Model Object = levelModels[part.modelName];

//set in the gamers viewport
foreach (ModelMesh mesh in Object.Meshes)
{
foreach (BasicEffect effect in mesh.Effects)
{
//effect.EnableDefaultLighting();
effect.LightingEnabled = true;

if (match(part.position / 15.0f))
effect.AmbientLightColor = new Vector3(1.0f, 0.30f, 0.43f);
else
effect.AmbientLightColor = new Vector3(0.18f, 0.30f, 0.43f);
//effect.DirectionalLight0.DiffuseColor = new Vector3(0.6f, 0.6f, 0.6f);
effect.DirectionalLight0.DiffuseColor = new Vector3(0.6f, 0.6f, 0.6f);
effect.DirectionalLight0.Direction = viewMatrix.Forward;
effect.DirectionalLight0.Enabled = true;
//effect.DirectionalLight1.DiffuseColor = new Vector3(0.1f, 0.17f, 0.5f);
effect.DirectionalLight1.DiffuseColor = new Vector3(0.1f, 0.17f, 0.5f);
effect.DirectionalLight1.Direction = viewMatrix.Down;
effect.DirectionalLight1.Enabled = true;

effect.PreferPerPixelLighting = true;
effect.World = worldMatrix;
effect.View = viewMatrix;
effect.Projection = projectionMatrix;
mesh.Draw();
}

}
}
}

base.Draw(gameTime);
return;

if (pingPos.Count() > 0)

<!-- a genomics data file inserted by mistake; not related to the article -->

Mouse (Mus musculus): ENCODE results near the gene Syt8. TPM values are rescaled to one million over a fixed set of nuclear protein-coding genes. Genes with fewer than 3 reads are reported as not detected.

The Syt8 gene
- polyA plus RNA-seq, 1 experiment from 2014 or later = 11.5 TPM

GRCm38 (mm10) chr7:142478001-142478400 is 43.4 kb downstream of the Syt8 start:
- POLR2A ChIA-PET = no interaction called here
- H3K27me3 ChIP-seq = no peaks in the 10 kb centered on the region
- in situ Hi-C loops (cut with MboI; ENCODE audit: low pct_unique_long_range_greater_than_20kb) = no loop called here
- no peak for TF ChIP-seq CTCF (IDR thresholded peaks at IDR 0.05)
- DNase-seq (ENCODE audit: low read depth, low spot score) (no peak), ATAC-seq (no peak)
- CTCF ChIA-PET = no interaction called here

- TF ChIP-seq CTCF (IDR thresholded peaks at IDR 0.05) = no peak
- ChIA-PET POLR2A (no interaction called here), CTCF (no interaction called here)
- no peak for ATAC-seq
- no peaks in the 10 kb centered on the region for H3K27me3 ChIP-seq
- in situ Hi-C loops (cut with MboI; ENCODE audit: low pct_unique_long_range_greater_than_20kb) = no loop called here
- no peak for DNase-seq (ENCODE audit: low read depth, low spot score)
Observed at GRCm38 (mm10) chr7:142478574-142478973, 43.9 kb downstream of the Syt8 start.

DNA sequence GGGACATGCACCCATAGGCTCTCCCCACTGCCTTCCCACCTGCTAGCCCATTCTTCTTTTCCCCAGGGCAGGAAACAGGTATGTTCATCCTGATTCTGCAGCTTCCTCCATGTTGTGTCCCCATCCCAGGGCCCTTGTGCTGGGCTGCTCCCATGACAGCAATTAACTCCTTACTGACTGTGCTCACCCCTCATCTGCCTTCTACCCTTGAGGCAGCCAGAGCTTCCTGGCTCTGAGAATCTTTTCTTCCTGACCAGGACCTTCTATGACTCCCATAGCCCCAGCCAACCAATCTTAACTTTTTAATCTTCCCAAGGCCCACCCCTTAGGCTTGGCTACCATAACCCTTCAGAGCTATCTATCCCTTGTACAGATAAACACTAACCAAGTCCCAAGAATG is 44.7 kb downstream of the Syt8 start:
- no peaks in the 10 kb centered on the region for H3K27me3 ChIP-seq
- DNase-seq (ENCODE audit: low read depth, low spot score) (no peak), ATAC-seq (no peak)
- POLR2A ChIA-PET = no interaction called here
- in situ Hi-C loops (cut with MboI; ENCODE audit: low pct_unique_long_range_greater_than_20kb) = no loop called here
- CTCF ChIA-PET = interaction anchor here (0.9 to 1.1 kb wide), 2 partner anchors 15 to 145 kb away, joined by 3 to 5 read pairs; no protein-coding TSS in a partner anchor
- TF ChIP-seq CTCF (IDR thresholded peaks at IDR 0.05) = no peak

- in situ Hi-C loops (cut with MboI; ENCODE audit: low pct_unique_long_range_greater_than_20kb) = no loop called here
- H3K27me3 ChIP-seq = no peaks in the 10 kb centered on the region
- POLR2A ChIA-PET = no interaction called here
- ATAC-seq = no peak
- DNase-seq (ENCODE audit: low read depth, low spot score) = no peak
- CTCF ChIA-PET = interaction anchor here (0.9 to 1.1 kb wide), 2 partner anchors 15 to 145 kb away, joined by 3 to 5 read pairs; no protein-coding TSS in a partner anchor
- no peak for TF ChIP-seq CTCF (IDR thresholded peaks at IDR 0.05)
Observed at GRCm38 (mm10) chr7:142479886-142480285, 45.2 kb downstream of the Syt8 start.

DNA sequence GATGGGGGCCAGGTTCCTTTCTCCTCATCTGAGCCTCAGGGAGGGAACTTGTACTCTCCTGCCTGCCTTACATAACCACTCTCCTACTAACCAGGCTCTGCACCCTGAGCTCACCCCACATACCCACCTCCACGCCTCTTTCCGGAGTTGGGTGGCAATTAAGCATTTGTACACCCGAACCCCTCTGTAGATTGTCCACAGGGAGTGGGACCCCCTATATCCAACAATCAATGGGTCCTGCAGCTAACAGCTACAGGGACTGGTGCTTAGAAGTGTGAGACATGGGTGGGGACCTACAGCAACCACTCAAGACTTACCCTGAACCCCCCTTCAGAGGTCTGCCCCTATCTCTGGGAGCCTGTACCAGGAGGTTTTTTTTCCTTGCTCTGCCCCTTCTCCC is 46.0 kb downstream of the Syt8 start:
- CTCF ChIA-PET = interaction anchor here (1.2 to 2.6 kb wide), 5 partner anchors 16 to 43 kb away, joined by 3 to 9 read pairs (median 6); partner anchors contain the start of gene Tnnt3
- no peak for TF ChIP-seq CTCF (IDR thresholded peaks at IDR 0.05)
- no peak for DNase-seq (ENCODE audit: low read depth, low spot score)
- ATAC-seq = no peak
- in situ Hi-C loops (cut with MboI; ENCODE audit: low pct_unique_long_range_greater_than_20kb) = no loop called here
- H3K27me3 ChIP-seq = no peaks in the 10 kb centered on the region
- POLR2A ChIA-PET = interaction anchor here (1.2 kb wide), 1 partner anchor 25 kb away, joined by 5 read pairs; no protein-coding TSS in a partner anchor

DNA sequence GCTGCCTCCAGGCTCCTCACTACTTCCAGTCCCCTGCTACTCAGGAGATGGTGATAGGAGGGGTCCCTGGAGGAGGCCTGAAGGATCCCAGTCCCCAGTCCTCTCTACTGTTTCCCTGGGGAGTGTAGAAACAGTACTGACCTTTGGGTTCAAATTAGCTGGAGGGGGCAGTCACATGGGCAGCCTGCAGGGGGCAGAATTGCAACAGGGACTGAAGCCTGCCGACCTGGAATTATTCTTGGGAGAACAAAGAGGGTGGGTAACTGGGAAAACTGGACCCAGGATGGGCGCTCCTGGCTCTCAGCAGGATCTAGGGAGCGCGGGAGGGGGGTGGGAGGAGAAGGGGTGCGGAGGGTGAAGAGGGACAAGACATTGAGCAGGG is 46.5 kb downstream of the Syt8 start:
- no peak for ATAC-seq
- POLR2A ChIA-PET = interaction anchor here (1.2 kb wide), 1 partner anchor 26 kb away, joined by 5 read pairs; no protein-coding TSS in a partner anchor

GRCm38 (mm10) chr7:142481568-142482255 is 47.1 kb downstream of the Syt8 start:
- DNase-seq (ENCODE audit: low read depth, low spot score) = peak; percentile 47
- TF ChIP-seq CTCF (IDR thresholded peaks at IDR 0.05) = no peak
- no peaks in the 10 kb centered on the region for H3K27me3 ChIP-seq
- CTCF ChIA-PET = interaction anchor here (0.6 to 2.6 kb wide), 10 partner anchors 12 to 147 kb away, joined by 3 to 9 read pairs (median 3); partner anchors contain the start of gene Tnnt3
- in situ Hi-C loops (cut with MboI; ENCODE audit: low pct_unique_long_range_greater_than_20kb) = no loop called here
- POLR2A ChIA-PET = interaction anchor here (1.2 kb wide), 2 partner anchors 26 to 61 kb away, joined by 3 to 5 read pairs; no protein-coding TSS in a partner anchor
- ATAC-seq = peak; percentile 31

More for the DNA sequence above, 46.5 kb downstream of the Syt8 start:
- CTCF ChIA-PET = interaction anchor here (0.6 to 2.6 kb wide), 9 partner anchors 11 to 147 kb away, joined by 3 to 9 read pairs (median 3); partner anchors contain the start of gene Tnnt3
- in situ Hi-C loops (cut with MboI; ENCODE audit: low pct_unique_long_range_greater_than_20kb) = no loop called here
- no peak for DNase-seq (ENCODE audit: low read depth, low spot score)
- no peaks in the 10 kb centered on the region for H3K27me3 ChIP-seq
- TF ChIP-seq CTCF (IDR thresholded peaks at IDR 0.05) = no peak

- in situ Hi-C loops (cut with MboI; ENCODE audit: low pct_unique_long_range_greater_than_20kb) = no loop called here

{
//apply ping lighting stuffs here
pingTest.Parameters["PingPos"].SetValue(pingPos.ToArray());
pingTest.Parameters["PingPosCount"].SetValue(pingPos.Count());
pingTest.Parameters["PingColor"].SetValue(pingColor.ToArray());
pingTest.Parameters["PingColorCount"].SetValue(pingColor.Count());
pingTest.Parameters["PingRange"].SetValue(pingRange.ToArray());
pingTest.Parameters["PingRangeCount"].SetValue(pingRange.Count());
}

foreach (LevelObject part in levelData.LevelParts)
{
partBounds.Center = part.position;
if (mapFrustum.Intersects(partBounds))
{
//Rotate X
Matrix worldMatrix = Matrix.CreateRotationX(MathHelper.ToRadians(part.Xrotate));
//Rotate Z
//Rotate Y

worldMatrix *= Matrix.CreateWorld(part.position, Vector3.Forward, Vector3.Up);
Model Object = levelModels[part.modelName];

foreach (ModelMesh mesh in Object.Meshes)
{
//ok, this is going to be kind of weird, and there's got to be a cleaner
//or better way to do this.
List<Effect> backup = new List<Effect>();

foreach (ModelMeshPart meshpart in mesh.MeshParts)
{
meshpart.Effect = pingTest;
meshpart.Effect.Parameters["World"].SetValue(worldMatrix * mesh.ParentBone.Transform);
meshpart.Effect.Parameters["View"].SetValue(viewMatrix);
meshpart.Effect.Parameters["Projection"].SetValue(projectionMatrix);

//Matrix worldInverseTransposeMatrix = Matrix.Transpose(Matrix.Invert(mesh.ParentBone.Transform * world));